2 The property involved in this case was the eleven-story hotel building located at 2601 West Wisconsin Avenue, which housed the VFW headquarters in 5250 square feet on the ground floor. In 1942, the VFW owned the building located on the property and used it as its post headquarters. In 1961, it conveyed the land and improvements to Towne Metropolitan, Inc., who constructed the eleven-story hotel. In exchange for the conveyance, the VFW obtained a ninety-nine-year lease, with the option to renew for another ninety-nine years. Under the leasehold, the VFW paid $1.00 annually and the lessor would pay all real estate taxes, all utilities, and cover maintenance on the property.

3 The property first operated as a Hilton Hotel and then as a Holiday Inn. In 1986, Towne sold the property to Marquette University, which used it as a dormitory. In 1994, the property was sold to the Maharishi Vedic University for $600,000. Both sales required the new owners to assume the responsibility to comply with the VFW's lease. The Maharishi never occupied the building after its acquisition.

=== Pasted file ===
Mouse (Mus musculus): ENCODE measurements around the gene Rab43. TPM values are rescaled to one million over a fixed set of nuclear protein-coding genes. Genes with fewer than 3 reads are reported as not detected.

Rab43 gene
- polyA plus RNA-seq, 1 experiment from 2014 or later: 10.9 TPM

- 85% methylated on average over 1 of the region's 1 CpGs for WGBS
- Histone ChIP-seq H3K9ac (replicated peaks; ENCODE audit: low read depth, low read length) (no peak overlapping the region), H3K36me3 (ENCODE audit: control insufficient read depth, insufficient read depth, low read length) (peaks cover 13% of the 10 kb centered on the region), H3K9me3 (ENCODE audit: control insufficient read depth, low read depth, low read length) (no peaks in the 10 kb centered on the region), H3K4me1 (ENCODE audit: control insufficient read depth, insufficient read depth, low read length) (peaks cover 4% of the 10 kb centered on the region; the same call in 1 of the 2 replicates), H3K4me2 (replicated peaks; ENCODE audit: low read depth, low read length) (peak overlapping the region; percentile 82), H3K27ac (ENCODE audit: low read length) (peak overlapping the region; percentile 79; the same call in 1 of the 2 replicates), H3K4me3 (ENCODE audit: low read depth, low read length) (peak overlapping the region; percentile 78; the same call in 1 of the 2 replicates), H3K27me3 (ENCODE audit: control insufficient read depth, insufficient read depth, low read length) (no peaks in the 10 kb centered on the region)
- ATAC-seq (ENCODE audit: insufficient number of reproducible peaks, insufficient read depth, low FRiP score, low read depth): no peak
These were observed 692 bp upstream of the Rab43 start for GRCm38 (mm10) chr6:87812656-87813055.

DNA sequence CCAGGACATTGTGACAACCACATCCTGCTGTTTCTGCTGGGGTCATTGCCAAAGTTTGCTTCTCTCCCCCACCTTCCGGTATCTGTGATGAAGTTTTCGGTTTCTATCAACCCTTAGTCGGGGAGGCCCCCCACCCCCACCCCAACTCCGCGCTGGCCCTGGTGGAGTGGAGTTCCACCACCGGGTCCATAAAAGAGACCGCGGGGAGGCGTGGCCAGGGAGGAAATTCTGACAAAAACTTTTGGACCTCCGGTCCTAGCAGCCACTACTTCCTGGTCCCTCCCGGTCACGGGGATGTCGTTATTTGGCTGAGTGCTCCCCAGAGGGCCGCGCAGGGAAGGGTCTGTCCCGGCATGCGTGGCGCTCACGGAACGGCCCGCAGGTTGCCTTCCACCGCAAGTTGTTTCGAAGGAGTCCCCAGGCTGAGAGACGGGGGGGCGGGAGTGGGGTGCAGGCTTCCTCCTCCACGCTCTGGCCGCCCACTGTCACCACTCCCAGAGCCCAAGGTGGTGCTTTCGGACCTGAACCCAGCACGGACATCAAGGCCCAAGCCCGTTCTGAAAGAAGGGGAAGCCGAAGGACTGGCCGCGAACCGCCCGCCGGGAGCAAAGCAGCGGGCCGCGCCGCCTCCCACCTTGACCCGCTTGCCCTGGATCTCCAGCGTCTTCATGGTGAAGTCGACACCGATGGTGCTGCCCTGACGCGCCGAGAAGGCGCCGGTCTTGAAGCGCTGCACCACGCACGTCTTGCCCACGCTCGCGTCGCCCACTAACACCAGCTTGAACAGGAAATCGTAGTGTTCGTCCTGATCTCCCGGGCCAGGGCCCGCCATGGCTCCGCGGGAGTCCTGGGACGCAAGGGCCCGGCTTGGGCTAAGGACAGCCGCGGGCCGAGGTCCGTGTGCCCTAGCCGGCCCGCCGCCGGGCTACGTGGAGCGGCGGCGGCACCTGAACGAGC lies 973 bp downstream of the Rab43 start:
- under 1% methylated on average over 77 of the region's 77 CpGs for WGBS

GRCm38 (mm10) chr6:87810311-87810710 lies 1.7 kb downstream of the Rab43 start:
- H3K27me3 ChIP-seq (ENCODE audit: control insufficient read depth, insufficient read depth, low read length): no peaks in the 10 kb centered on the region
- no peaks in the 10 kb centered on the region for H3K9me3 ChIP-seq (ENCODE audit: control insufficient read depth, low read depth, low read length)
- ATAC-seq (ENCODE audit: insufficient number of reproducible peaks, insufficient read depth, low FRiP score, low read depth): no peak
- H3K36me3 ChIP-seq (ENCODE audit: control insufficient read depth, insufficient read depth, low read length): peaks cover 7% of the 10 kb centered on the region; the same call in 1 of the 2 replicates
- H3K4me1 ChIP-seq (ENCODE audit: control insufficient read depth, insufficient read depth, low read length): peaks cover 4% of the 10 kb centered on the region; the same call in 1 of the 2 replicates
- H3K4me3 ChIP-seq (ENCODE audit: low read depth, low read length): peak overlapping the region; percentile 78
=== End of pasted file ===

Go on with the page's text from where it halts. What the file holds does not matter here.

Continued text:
4 In February 1998, RACM held a public hearing to consider creating a redevelopment district for the area including the parcel of land at 2601 West Wisconsin Avenue. Following the hearing, RACM issued a relocation order pursuant to WIS. STAT. 32.05(1) (1999-2000).[1] After locating three comparable properties, RACM made a jurisdictional offer in the amount of $440,000 for the property, listing both Maharishi and the VFW as owners. The award included both the hotel and the adjoining parking lot located at 601 North 26th Street, which were owned solely by the Maharishi. In December 2001, the Honorable Michael P. Sullivan divided the $440,000 between the Maharishi and the VFW, allocating $140,000 to the former and $300,000 to the VFW for the value of its leasehold interest.